His Filmography:
1953 Dance Hall Racket Vincent Directed by Phil Tucker
1960 The Cape Canaveral Monsters
1966 The Lenny Bruce Performance Film
1974 Lenny: Biography
2011 Looking for Lenny: Documentary

“Today’s comedian has a cross to bear that he built himself. A comedian of the older generation did an “act” and he told the audience, “This is my act.” Today’s comic is not doing an act. The audience assumes he’s telling the truth. What is truth today may be a damn lie next week.”

Visit: +Comedy Time +Comedy +Comedy Central's Indecision +Comedy Central 
[Lenny Bruce on Southerners, Religion, Racism, Obscenity, Law, Police, Politics (1966)]

In Popular Culture:

He was very famous in popular culture:
1. Bruce is pictured in the top row of the cover of the Beatles 1967 album Sgt. Pepper's Lonely Hearts Club Band.

2. The clip of a news broadcast featured in "7 O'Clock News/Silent Night" by Simon & Garfunkel carries the ostensible newscast audio of Lenny Bruce's death. In another track on the album Parsley, Sage, Rosemary and Thyme, "A Simple Desultory Philippic (Or How I Was Robert MacNamara'd Into Submission)", Paul Simon sings, "... I learned the truth from Lenny Bruce, that all my wealth won't buy me health."

3. Tim Hardin's fourth album, released in 1968 Tim Hardin 3 Live in Concert, includes his song Lenny's Tune written about his friend Lenny Bruce.

4. Nico's 1967 album Chelsea Girl includes a track entitled "Eulogy to Lenny Bruce", which was "Lenny's Tune" by Tim Hardin, with the lyrics slightly altered. In it she describes her sorrow and anger at Bruce's death.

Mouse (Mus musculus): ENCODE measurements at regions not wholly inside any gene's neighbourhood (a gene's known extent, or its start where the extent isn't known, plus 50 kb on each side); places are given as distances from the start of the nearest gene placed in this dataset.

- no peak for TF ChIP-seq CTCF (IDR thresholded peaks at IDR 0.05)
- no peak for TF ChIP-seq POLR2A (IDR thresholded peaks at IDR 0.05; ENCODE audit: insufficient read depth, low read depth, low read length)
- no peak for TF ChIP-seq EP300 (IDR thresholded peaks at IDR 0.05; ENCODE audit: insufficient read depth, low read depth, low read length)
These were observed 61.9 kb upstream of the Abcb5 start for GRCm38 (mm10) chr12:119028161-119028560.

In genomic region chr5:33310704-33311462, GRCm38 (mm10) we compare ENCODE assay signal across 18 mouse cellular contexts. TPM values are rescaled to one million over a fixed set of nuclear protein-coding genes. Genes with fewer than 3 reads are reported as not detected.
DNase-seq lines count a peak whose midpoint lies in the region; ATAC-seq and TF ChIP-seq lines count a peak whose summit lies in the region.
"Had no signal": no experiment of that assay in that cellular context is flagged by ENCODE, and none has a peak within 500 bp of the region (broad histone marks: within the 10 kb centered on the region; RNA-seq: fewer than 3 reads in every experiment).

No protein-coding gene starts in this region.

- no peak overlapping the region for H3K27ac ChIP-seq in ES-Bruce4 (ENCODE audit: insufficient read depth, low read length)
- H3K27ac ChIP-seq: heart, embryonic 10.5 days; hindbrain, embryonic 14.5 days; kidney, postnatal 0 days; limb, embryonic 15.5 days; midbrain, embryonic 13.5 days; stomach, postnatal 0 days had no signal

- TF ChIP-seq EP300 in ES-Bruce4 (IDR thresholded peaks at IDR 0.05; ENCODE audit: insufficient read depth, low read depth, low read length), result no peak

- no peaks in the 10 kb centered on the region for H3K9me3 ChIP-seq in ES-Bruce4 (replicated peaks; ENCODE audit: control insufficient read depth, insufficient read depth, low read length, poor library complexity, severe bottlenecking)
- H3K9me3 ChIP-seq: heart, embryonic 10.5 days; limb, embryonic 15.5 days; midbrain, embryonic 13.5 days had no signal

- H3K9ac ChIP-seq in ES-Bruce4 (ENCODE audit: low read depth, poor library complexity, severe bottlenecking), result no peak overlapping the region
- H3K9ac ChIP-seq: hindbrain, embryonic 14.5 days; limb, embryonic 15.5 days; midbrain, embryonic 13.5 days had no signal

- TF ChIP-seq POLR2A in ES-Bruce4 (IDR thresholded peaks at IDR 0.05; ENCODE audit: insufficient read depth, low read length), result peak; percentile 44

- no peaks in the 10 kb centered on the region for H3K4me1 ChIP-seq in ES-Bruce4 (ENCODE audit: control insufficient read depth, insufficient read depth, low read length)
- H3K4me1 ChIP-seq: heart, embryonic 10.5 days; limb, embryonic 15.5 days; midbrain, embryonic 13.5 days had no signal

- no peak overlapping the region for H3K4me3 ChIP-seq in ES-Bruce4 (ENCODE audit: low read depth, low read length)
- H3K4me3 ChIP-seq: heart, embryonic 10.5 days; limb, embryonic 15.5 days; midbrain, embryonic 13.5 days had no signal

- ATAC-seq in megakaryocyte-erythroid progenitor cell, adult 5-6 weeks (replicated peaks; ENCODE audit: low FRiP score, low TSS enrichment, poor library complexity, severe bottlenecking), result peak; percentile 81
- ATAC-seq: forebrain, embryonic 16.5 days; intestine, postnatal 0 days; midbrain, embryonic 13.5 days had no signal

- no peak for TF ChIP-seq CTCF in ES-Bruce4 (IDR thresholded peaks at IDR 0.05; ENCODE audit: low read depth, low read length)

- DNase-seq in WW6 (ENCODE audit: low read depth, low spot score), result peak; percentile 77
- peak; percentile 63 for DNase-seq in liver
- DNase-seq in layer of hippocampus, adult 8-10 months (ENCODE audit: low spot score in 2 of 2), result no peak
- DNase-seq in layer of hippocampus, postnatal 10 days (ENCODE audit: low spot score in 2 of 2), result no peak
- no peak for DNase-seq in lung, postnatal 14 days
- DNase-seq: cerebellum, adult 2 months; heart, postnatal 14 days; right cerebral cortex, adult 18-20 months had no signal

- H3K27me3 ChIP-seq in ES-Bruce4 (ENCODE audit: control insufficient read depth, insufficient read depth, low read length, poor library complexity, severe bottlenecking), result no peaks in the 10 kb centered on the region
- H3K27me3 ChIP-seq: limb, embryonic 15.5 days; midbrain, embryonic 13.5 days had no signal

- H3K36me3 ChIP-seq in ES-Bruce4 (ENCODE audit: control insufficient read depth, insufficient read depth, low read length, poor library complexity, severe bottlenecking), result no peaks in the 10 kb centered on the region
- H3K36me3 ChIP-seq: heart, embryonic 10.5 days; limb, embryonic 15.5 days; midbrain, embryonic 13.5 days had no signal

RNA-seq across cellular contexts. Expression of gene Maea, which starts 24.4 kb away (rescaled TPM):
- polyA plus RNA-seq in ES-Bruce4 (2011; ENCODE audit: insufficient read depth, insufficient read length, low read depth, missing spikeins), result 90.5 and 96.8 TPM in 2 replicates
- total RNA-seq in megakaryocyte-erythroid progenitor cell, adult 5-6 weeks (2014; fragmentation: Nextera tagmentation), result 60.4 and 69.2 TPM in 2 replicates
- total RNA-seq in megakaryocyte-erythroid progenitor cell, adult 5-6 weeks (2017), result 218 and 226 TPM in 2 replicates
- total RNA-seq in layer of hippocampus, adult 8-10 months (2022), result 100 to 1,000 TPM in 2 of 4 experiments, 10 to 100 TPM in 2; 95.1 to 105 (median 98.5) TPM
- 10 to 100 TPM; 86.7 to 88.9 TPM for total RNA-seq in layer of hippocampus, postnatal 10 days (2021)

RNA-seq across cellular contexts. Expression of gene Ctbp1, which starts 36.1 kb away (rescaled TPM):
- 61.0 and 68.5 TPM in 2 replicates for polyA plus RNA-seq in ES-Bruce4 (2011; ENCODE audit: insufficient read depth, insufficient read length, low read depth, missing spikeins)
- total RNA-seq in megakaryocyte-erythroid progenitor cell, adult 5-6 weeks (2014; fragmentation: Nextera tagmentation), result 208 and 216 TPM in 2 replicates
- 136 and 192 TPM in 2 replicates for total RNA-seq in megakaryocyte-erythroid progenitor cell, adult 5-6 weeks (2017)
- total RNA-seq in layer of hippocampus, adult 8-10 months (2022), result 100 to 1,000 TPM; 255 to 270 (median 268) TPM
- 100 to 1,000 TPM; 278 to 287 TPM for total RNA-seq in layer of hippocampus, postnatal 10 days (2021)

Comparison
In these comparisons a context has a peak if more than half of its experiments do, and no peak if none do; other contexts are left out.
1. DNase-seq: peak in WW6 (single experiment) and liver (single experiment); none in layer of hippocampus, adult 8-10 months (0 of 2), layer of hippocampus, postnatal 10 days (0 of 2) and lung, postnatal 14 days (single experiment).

5. Bob Dylan's 1981 song "Lenny Bruce" from his Shot of Love album describes a brief taxi ride shared by the two men. In the last line of the song, Dylan recalls: "Lenny Bruce was bad, he was the brother that you never had."

6. Phil Ochs wrote a song eulogizing the late comedian, titled "Doesn't Lenny Live Here Anymore?". The song is featured on his 1969 album Rehearsals for Retirement.

7. R.E.M.'s 1987 song "It's the End of the World as We Know It (And I Feel Fine)" includes references to a quartet of famous people all sharing the initials L.B. with Lenny Bruce being one of them (the others being Leonard Bernstein, Leonid Brezhnev and Lester Bangs). The opening line of the song mentioning Bruce goes, "...That's great, it starts with an earthquake, birds and snakes, an aeroplane, Lenny Bruce is not afraid."